At the trial in the superior court, before Lord, J., evidence was introduced on the part of the Commonwealth tending to show that Charles A. T. Rice, named in the indictment, is the son of Henry G. Rice, and at the time of the alleged offence was a little more than nine years old; that he and his father were temporarily residing in Nahant; that the father had provided a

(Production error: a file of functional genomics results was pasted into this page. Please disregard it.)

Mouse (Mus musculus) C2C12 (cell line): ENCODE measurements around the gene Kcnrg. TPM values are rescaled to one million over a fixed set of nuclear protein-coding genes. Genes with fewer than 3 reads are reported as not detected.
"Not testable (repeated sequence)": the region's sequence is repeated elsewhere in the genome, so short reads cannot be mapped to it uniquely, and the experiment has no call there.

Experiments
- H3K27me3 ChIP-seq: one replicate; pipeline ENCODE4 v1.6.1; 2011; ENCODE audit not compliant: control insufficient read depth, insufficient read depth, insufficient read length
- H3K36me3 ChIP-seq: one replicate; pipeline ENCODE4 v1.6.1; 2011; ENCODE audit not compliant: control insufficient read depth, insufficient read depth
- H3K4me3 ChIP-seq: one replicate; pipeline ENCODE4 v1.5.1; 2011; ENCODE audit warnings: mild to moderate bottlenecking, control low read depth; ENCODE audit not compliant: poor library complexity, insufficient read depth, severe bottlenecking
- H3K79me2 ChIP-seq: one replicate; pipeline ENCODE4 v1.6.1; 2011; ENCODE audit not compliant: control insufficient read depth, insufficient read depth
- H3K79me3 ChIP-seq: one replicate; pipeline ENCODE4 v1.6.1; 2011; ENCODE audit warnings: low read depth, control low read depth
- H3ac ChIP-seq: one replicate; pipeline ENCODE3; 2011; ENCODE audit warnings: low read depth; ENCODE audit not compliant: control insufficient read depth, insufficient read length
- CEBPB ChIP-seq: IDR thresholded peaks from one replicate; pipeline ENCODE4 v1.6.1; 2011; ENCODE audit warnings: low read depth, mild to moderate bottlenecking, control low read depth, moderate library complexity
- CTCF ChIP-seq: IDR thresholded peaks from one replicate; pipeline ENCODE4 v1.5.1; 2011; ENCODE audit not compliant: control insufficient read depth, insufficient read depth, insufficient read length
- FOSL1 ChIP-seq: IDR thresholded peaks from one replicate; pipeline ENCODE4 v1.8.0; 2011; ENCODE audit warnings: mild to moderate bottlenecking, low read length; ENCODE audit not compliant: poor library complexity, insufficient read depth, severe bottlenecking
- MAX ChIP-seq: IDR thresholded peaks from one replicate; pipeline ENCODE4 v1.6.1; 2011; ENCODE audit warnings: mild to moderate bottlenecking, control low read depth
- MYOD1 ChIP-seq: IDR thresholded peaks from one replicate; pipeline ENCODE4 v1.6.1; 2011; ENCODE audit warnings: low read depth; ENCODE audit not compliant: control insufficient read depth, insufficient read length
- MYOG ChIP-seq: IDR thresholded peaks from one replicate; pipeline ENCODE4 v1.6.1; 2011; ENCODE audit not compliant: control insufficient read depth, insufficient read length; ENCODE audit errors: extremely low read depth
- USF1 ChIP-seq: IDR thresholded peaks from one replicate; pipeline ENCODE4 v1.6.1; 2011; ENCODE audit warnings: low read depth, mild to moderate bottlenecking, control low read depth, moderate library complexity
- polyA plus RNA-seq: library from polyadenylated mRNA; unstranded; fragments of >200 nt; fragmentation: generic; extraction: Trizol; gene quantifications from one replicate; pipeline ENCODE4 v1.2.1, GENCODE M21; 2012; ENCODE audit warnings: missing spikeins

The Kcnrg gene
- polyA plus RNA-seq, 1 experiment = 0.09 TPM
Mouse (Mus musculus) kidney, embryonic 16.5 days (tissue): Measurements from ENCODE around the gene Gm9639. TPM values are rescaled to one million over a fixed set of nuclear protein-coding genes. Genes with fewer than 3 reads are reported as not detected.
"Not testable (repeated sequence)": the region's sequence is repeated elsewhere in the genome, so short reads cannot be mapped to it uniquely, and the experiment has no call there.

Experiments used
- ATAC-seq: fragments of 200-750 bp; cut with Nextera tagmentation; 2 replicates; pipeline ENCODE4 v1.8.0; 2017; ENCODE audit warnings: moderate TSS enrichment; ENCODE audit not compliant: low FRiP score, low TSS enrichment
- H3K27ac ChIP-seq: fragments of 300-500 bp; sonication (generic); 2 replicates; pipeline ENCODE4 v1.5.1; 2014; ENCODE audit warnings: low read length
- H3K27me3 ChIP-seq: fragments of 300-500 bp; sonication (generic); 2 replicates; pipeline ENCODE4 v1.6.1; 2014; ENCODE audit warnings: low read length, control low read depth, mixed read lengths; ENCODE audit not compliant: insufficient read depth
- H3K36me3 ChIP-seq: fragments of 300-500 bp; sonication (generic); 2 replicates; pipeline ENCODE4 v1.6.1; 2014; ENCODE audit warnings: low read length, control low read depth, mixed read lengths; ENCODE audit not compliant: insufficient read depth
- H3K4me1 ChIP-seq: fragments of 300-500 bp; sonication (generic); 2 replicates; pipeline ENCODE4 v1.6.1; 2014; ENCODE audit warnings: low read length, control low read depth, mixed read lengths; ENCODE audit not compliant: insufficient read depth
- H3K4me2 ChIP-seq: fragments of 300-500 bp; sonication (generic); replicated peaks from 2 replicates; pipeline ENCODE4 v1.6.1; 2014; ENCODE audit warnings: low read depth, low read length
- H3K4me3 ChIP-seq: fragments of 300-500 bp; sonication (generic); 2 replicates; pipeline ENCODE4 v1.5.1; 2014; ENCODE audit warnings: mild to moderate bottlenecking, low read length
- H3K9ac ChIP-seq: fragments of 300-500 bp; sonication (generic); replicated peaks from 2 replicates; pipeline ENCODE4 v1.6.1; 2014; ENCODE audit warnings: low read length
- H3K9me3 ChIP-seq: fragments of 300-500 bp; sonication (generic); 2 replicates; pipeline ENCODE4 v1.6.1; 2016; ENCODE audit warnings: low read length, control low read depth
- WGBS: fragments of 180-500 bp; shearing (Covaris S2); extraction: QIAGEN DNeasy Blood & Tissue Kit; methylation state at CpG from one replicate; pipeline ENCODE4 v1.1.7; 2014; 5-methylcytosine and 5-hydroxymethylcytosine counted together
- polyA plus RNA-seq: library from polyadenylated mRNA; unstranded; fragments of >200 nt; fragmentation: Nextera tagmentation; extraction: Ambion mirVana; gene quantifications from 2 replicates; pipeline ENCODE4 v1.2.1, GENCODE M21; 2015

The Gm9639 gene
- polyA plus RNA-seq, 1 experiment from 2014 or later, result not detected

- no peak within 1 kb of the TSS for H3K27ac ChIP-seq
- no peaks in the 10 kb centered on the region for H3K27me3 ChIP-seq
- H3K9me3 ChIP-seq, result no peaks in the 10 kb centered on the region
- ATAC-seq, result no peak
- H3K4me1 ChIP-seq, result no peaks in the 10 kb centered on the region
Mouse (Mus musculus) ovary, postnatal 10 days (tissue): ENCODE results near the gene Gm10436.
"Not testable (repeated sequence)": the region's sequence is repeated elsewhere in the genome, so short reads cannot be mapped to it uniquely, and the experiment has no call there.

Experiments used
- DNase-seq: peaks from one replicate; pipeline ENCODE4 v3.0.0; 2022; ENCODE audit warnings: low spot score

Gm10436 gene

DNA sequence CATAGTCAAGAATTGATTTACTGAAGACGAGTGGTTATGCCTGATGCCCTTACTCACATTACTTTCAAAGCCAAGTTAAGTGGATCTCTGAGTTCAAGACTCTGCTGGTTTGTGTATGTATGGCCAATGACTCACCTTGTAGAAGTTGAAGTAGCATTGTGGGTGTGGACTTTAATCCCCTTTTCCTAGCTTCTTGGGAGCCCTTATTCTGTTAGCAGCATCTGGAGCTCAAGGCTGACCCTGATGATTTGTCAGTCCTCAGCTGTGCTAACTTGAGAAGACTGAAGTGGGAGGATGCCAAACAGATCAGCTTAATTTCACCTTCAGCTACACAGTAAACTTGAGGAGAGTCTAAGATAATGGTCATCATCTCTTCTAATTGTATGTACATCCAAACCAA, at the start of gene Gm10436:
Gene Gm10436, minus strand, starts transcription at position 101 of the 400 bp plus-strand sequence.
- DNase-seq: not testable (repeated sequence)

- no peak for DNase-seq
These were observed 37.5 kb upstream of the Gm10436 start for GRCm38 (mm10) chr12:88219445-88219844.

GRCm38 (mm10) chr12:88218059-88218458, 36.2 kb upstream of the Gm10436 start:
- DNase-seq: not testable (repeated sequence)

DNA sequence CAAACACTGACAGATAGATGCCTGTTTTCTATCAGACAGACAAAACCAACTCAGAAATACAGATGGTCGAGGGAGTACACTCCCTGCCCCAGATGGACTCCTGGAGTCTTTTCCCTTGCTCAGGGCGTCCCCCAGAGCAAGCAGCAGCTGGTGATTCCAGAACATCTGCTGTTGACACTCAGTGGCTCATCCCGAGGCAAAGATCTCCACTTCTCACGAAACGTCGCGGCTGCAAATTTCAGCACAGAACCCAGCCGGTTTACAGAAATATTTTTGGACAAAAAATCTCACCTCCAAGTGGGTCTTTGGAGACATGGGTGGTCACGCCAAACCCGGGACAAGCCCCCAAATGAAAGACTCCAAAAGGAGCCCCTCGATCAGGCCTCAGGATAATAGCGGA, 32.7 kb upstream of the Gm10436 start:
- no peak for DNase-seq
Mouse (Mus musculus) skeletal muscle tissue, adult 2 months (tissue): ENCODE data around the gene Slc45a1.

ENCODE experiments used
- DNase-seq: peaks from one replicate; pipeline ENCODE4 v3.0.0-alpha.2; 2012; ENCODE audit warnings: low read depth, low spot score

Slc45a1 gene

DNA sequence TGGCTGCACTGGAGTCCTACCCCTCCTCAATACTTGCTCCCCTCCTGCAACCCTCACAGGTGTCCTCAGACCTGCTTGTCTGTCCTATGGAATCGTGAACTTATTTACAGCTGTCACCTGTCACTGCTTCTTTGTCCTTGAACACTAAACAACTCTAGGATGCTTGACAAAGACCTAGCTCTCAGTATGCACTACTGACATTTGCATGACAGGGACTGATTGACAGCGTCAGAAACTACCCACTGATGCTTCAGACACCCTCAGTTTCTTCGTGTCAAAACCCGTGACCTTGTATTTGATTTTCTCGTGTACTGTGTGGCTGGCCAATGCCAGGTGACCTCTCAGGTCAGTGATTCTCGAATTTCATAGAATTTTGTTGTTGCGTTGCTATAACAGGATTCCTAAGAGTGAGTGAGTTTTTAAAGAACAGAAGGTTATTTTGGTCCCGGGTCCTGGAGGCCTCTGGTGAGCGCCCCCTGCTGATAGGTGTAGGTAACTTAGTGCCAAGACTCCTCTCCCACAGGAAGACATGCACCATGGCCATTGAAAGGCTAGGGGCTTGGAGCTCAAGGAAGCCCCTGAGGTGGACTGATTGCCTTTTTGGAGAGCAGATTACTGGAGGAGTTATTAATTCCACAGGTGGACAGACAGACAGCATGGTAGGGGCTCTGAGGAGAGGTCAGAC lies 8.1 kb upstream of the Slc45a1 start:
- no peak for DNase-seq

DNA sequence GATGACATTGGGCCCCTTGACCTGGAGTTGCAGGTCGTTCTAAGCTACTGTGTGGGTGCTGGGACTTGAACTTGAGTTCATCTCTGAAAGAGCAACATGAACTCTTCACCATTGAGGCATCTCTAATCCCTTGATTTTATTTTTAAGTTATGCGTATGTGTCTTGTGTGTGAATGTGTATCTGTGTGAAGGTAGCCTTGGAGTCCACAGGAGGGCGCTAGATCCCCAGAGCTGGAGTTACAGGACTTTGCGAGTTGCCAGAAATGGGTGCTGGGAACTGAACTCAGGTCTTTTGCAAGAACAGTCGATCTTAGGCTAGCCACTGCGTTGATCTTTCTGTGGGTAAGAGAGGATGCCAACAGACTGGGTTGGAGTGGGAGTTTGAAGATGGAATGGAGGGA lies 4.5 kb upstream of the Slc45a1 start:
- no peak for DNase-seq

school for the son kept by one Fette, and that on the 4th of August 1860 the boy was in school attending to his ordinary duties; that while the boy was reciting two men rushed into the school-house, one of them seized the master, Fette, pushed him across the school-room and held him, while the other rushed to them, raised a cudgel above the head of Fette, saying to Fette, "If you touch him, (referring to the one holding Fette,) I'll strike;" that while this was going on a third person rushed into the school-room, seized young Rice and carried him out of doors and put him into an open wagon, thrusting him wholly or partially under the seat of the wagon, and rapidly drove off, when the other two came out of the school-house, running, followed by Fette making outcries, till they reached a carriage a short distance from the school, got into it, and followed the wagon in which was the third man with young Rice; that immediately afterwards search was made in every direction for the child by the father, who for this purpose employed many persons, detectives and others; that within a few days traces of the child were found in Vermont and in Canada, and along the border line between Canada and Vermont, and that with that exception no trace of the child has been discovered by the father up to the time of trial.